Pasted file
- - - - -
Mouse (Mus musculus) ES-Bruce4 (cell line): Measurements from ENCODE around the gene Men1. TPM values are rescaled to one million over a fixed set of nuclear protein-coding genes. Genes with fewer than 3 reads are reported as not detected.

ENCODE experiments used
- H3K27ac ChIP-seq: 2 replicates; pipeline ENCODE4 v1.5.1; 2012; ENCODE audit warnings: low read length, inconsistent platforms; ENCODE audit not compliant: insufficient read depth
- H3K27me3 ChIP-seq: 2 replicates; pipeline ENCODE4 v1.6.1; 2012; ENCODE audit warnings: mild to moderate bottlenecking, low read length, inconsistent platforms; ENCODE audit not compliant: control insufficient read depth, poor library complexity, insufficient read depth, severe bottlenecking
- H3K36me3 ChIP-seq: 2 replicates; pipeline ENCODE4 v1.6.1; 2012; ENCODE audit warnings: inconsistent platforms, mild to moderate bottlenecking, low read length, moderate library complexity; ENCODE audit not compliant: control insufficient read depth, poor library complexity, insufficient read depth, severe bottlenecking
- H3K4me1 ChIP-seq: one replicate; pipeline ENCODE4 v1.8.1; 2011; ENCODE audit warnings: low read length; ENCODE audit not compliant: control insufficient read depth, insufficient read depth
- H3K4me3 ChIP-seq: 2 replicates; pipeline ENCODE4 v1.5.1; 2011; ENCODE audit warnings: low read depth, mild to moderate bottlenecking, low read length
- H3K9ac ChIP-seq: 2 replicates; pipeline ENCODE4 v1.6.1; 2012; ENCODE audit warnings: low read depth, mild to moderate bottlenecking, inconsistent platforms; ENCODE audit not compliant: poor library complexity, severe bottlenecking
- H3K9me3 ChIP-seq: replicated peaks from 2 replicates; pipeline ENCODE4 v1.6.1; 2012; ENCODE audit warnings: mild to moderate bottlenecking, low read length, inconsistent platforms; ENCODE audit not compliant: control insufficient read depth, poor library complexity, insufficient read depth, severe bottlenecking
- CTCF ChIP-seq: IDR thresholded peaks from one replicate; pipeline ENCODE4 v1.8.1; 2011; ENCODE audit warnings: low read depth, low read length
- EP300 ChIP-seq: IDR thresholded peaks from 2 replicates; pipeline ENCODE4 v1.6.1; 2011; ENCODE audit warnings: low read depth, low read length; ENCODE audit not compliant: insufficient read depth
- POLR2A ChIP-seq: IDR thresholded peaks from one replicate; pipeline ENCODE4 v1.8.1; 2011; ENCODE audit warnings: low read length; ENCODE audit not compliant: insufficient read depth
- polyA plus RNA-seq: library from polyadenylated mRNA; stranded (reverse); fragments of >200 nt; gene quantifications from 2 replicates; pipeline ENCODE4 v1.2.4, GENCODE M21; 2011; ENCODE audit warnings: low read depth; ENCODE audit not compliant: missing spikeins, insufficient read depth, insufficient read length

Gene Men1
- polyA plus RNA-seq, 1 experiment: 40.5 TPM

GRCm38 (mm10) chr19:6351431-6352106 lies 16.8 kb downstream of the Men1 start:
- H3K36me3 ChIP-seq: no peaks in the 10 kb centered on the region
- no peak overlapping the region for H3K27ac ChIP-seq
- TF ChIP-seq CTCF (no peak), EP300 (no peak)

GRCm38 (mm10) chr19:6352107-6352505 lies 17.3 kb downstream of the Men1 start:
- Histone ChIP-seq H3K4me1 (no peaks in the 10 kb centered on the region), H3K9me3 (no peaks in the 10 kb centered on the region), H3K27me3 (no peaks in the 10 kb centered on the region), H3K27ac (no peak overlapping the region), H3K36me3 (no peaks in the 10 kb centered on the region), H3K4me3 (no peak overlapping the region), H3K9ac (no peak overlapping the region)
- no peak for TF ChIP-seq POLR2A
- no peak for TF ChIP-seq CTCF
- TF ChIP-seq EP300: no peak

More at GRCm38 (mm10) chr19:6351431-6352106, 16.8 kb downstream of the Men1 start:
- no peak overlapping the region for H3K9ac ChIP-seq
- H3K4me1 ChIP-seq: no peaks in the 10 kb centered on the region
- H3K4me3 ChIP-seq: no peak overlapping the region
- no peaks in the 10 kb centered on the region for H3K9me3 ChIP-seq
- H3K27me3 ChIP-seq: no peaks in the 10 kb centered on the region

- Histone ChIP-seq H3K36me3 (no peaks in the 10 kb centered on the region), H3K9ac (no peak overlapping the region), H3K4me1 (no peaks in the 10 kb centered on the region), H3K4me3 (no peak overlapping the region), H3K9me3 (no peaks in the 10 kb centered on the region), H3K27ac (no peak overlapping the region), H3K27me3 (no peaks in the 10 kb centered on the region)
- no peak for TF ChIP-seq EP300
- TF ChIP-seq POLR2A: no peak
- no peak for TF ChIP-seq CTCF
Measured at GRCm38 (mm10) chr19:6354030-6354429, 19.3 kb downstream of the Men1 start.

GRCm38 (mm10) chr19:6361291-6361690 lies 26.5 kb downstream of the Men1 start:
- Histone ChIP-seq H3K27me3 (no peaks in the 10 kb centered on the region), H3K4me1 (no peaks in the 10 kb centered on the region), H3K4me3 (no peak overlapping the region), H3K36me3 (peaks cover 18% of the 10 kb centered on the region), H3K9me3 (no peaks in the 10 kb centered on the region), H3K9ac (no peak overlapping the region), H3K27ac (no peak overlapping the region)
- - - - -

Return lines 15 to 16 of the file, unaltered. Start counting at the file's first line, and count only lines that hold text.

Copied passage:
- polyA plus RNA-seq, 1 experiment: 40.5 TPM

GRCm38 (mm10) chr19:6351431-6352106 lies 16.8 kb downstream of the Men1 start: